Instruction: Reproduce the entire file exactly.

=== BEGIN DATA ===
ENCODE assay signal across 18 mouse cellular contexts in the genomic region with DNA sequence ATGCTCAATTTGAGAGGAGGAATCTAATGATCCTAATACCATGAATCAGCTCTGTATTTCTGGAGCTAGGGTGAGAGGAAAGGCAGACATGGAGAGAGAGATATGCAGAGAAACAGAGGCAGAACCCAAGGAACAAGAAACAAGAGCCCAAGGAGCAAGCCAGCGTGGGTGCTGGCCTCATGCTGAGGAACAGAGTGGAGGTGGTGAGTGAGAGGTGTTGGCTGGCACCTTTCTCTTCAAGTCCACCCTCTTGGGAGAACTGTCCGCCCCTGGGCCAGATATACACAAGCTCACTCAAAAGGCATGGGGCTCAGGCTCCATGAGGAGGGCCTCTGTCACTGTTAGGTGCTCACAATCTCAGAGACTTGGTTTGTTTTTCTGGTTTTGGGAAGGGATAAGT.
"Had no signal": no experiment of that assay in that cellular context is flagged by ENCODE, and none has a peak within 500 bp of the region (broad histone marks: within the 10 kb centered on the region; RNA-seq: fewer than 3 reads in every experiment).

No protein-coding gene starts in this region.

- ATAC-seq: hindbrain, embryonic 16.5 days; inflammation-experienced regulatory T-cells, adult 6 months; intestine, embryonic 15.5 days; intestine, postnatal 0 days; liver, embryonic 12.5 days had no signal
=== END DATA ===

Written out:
ENCODE assay signal across 18 mouse cellular contexts in the genomic region with DNA sequence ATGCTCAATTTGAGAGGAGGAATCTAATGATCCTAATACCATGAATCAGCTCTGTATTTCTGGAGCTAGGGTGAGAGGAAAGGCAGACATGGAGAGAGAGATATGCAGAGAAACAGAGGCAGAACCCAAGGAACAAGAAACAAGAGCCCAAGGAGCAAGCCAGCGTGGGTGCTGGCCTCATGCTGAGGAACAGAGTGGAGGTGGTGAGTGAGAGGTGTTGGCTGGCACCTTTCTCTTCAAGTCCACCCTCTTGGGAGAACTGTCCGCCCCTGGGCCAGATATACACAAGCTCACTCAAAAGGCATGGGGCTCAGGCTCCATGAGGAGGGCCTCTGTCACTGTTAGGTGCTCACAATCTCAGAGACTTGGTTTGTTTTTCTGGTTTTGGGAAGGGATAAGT.
"Had no signal": no experiment of that assay in that cellular context is flagged by ENCODE, and none has a peak within 500 bp of the region (broad histone marks: within the 10 kb centered on the region; RNA-seq: fewer than 3 reads in every experiment).

No protein-coding gene starts in this region.

- ATAC-seq: hindbrain, embryonic 16.5 days; inflammation-experienced regulatory T-cells, adult 6 months; intestine, embryonic 15.5 days; intestine, postnatal 0 days; liver, embryonic 12.5 days had no signal